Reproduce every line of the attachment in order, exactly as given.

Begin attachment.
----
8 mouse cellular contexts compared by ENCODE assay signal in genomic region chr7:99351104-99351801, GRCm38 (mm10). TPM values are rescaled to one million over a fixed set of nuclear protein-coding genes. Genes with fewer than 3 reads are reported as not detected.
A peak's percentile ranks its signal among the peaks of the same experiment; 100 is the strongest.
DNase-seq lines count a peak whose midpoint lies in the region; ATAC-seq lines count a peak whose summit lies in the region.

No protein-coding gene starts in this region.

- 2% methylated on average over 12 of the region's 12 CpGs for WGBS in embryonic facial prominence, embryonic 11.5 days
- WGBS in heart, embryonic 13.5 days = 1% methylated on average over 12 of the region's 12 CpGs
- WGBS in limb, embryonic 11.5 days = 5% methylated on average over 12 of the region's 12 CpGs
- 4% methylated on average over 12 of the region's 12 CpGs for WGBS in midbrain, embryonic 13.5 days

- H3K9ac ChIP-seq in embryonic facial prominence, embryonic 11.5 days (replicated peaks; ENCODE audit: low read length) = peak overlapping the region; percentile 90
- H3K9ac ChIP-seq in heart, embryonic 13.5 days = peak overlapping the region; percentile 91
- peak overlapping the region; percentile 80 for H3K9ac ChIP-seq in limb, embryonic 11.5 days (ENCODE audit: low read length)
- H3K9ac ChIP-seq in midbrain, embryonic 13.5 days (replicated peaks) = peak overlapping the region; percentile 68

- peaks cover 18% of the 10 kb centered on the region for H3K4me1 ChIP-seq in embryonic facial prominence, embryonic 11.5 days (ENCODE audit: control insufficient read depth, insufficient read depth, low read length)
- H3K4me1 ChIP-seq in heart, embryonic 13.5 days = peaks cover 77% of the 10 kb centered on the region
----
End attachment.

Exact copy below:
8 mouse cellular contexts compared by ENCODE assay signal in genomic region chr7:99351104-99351801, GRCm38 (mm10). TPM values are rescaled to one million over a fixed set of nuclear protein-coding genes. Genes with fewer than 3 reads are reported as not detected.
A peak's percentile ranks its signal among the peaks of the same experiment; 100 is the strongest.
DNase-seq lines count a peak whose midpoint lies in the region; ATAC-seq lines count a peak whose summit lies in the region.

No protein-coding gene starts in this region.

- 2% methylated on average over 12 of the region's 12 CpGs for WGBS in embryonic facial prominence, embryonic 11.5 days
- WGBS in heart, embryonic 13.5 days = 1% methylated on average over 12 of the region's 12 CpGs
- WGBS in limb, embryonic 11.5 days = 5% methylated on average over 12 of the region's 12 CpGs
- 4% methylated on average over 12 of the region's 12 CpGs for WGBS in midbrain, embryonic 13.5 days

- H3K9ac ChIP-seq in embryonic facial prominence, embryonic 11.5 days (replicated peaks; ENCODE audit: low read length) = peak overlapping the region; percentile 90
- H3K9ac ChIP-seq in heart, embryonic 13.5 days = peak overlapping the region; percentile 91
- peak overlapping the region; percentile 80 for H3K9ac ChIP-seq in limb, embryonic 11.5 days (ENCODE audit: low read length)
- H3K9ac ChIP-seq in midbrain, embryonic 13.5 days (replicated peaks) = peak overlapping the region; percentile 68

- peaks cover 18% of the 10 kb centered on the region for H3K4me1 ChIP-seq in embryonic facial prominence, embryonic 11.5 days (ENCODE audit: control insufficient read depth, insufficient read depth, low read length)
- H3K4me1 ChIP-seq in heart, embryonic 13.5 days = peaks cover 77% of the 10 kb centered on the region